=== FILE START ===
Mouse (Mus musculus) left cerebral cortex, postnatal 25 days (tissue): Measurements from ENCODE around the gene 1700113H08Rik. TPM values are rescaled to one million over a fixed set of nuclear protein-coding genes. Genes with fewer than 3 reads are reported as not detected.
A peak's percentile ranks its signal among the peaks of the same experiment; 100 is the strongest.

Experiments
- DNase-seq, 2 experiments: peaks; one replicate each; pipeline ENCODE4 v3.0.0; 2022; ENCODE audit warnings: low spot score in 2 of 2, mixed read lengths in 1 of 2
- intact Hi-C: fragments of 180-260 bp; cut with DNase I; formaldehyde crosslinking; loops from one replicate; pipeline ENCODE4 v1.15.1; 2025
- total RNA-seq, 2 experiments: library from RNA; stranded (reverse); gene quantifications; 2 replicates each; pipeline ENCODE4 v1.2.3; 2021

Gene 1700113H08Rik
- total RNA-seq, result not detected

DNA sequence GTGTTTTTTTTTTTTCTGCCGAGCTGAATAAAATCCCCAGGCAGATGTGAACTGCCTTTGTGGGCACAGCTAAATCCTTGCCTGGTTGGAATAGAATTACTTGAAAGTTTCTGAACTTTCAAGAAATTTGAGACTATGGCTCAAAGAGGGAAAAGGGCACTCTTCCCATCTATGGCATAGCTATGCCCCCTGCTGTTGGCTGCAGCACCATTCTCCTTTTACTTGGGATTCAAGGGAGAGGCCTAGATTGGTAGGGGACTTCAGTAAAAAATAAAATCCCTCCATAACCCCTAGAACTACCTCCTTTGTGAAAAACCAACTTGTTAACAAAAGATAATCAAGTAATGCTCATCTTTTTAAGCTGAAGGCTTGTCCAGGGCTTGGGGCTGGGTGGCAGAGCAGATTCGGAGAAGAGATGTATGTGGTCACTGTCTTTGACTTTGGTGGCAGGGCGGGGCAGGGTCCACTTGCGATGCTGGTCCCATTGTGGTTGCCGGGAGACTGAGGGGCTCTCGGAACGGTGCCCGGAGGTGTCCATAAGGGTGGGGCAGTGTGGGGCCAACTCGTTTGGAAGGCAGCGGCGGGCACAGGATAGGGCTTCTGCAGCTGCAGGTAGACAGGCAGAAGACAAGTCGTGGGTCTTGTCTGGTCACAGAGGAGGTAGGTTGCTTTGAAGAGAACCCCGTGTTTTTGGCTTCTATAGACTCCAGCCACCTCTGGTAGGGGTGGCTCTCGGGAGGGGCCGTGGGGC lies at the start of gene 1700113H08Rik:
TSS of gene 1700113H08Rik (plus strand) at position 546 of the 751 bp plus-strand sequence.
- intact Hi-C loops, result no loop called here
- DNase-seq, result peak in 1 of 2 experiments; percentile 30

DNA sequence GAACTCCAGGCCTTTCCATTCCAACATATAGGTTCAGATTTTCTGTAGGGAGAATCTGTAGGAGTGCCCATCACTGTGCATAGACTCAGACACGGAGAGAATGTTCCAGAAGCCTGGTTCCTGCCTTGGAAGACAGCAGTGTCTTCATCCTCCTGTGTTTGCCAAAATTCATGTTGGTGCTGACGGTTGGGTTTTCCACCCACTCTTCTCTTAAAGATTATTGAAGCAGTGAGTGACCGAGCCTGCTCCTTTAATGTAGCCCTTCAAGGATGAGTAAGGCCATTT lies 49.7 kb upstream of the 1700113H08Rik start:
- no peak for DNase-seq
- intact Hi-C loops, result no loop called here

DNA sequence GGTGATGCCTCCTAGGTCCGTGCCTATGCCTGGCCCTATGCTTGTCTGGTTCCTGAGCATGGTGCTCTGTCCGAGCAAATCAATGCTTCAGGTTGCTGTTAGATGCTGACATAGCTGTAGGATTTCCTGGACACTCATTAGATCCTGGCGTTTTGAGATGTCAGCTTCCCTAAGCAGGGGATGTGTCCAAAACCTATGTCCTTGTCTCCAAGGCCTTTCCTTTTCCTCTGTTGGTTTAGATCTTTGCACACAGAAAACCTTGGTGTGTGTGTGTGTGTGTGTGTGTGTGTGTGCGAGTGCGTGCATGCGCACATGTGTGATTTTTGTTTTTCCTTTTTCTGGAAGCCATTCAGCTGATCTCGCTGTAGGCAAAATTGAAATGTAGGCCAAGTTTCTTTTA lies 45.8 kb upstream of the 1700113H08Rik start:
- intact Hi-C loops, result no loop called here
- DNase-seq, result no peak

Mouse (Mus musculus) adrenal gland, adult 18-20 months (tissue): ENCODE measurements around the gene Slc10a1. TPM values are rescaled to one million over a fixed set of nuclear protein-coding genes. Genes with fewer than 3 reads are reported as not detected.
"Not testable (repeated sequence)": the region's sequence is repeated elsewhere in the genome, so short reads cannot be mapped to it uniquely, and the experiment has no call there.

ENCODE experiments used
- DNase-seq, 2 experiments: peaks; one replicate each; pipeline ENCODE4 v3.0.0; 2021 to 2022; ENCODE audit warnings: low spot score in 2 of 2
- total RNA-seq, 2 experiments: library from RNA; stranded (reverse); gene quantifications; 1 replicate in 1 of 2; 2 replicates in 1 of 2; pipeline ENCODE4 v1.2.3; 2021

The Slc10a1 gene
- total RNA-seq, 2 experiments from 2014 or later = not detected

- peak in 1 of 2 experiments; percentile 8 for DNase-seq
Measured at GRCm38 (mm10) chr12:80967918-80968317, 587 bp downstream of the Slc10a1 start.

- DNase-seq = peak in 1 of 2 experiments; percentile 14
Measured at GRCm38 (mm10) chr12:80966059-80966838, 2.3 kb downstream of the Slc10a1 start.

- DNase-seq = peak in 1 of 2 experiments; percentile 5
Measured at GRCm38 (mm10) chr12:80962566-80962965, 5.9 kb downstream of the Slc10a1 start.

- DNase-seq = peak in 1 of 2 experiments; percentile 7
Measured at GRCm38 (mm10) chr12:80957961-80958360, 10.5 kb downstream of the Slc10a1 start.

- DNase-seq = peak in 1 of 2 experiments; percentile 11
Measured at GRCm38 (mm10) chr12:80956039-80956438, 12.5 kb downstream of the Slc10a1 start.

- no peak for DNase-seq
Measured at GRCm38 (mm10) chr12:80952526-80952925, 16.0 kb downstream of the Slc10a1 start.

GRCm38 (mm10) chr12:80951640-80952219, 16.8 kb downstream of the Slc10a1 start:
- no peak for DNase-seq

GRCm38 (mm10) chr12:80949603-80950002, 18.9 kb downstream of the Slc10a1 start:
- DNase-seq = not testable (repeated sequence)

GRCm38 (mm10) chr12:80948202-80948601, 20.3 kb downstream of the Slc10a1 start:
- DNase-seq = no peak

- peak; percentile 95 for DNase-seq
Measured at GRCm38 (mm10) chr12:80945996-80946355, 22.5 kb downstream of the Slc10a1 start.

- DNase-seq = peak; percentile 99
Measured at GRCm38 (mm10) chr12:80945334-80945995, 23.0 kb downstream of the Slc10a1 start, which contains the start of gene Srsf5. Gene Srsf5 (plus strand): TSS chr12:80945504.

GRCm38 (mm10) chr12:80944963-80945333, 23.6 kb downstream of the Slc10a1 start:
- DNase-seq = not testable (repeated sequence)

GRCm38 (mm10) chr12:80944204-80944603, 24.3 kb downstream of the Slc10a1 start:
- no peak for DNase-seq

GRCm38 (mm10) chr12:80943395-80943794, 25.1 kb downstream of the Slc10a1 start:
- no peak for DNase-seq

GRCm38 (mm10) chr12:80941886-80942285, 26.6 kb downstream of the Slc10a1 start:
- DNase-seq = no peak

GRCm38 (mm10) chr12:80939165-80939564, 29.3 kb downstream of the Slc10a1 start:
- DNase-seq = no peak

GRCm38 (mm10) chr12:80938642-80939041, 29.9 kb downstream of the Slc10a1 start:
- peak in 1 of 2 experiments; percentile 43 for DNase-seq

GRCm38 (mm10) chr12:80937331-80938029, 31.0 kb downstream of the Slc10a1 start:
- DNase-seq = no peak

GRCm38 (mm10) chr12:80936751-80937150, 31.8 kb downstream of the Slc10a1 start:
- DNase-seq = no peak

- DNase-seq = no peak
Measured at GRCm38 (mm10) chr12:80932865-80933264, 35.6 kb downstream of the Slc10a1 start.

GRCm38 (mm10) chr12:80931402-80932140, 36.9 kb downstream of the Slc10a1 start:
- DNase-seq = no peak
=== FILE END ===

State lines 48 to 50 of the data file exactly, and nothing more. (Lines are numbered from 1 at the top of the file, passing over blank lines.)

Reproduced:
GRCm38 (mm10) chr12:80944963-80945333, 23.6 kb downstream of the Slc10a1 start:
- DNase-seq = not testable (repeated sequence)

GRCm38 (mm10) chr12:80944204-80944603, 24.3 kb downstream of the Slc10a1 start: